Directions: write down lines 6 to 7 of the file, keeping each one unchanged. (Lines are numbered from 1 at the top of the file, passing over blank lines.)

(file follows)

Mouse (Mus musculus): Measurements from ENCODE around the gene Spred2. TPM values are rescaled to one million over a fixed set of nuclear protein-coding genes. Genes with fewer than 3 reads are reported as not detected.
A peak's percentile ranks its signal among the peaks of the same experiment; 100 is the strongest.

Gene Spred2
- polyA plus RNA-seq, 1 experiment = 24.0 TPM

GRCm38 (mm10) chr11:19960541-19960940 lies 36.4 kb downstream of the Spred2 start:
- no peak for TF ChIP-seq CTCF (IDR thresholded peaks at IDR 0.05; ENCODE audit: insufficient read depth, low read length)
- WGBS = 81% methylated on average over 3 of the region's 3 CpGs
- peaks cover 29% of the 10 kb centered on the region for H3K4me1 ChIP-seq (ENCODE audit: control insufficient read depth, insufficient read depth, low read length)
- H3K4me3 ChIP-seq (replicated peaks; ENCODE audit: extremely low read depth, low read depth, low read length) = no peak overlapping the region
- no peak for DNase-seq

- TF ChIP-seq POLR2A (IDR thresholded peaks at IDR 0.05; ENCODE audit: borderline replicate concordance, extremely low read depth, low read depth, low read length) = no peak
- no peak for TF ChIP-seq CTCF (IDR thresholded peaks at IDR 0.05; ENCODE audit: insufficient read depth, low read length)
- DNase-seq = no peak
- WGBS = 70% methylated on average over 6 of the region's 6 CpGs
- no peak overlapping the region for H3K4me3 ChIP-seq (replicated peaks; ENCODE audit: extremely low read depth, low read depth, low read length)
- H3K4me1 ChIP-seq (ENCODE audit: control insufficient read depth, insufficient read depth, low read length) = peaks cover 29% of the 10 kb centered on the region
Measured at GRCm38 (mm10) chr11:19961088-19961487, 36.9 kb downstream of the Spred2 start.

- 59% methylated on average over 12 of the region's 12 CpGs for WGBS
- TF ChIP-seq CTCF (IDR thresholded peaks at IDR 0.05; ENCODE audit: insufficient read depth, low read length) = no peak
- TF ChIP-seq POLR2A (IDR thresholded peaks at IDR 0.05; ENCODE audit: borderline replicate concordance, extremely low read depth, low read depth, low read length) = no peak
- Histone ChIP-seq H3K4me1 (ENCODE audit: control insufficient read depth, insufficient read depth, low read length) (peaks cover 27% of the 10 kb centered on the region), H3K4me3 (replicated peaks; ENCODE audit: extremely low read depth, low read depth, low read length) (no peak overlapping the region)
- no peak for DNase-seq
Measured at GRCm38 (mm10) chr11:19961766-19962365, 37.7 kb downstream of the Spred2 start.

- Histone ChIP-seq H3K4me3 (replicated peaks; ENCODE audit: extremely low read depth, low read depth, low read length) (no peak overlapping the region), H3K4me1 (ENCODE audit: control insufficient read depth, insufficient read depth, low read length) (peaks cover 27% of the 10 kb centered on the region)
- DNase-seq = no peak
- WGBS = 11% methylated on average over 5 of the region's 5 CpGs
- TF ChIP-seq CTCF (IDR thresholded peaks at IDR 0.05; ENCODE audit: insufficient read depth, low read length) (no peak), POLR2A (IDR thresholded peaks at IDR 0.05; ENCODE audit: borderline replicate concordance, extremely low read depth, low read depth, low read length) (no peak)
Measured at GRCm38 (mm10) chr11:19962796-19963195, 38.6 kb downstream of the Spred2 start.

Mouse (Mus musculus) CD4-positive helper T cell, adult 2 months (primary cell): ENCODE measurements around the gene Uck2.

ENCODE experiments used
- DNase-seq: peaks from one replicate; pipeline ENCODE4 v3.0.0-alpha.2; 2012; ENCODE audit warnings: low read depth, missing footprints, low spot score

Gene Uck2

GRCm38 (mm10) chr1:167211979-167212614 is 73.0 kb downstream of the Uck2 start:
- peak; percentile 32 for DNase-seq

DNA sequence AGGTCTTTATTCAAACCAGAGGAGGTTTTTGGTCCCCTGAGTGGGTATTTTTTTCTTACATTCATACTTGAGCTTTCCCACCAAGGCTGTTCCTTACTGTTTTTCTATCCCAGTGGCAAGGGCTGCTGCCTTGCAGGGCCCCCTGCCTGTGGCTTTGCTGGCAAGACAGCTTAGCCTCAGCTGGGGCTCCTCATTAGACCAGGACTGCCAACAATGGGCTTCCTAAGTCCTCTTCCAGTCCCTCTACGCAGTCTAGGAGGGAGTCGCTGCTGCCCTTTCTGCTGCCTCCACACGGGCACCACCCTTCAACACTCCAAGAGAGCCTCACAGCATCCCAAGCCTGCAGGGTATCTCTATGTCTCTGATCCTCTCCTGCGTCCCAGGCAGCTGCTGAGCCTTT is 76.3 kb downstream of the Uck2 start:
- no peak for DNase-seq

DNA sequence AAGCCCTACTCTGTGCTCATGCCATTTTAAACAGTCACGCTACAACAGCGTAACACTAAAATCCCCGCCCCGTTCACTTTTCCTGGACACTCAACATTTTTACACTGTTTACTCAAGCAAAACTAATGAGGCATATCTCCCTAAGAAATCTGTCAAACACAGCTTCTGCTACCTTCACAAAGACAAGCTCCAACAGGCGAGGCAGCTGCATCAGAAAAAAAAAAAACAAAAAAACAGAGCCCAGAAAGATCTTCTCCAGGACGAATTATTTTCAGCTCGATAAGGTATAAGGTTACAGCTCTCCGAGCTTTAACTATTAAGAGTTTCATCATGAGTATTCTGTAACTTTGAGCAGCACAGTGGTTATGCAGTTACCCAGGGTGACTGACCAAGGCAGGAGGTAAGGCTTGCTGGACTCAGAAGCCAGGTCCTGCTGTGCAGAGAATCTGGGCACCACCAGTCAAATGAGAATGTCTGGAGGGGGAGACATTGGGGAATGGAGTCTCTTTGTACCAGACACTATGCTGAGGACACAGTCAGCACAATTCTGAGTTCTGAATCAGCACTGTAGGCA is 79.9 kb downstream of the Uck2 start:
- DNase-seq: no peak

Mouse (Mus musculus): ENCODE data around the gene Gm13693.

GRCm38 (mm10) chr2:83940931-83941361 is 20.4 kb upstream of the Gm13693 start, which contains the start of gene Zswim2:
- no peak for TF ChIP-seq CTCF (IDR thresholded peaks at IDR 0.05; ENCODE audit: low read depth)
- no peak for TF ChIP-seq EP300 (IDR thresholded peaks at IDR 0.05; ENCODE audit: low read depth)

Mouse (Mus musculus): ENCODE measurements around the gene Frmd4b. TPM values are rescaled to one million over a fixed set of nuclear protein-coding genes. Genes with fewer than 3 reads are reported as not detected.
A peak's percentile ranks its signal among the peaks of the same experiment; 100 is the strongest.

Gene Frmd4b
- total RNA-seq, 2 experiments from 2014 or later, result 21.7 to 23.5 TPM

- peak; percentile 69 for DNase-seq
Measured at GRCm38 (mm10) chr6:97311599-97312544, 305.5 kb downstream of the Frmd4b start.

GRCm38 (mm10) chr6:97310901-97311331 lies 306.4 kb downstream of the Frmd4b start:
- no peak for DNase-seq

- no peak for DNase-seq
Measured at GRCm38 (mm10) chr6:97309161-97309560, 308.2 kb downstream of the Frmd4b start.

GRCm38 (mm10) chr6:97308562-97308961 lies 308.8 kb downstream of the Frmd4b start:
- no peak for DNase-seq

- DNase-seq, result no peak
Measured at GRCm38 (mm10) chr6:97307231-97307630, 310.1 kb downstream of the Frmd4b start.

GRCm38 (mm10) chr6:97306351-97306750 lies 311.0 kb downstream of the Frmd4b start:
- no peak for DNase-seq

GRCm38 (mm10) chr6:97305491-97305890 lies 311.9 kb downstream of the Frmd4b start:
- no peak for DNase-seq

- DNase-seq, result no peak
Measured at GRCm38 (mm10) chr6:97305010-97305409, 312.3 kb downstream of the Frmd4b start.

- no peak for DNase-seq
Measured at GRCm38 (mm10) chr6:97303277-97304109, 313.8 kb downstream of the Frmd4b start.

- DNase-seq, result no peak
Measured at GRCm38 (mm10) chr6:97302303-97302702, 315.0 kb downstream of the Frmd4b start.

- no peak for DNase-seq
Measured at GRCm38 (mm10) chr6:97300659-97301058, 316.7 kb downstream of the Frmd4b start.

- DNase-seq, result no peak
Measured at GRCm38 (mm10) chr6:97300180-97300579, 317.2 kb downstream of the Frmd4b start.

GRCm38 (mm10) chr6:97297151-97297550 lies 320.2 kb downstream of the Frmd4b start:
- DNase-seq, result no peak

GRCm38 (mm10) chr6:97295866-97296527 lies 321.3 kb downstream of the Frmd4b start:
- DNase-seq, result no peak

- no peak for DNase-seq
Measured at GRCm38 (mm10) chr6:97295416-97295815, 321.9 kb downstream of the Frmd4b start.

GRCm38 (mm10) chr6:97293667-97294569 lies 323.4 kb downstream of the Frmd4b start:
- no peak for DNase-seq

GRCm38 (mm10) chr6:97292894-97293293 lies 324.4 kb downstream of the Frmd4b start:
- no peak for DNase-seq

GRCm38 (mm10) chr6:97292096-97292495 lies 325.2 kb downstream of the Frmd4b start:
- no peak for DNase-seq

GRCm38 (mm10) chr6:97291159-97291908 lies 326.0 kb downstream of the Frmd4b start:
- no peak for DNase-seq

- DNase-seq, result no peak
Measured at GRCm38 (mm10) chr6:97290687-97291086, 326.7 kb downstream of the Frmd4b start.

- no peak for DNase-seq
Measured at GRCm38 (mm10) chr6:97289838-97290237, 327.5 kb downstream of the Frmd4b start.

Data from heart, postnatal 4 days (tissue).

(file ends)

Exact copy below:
- no peak for TF ChIP-seq CTCF (IDR thresholded peaks at IDR 0.05; ENCODE audit: insufficient read depth, low read length)
- WGBS = 81% methylated on average over 3 of the region's 3 CpGs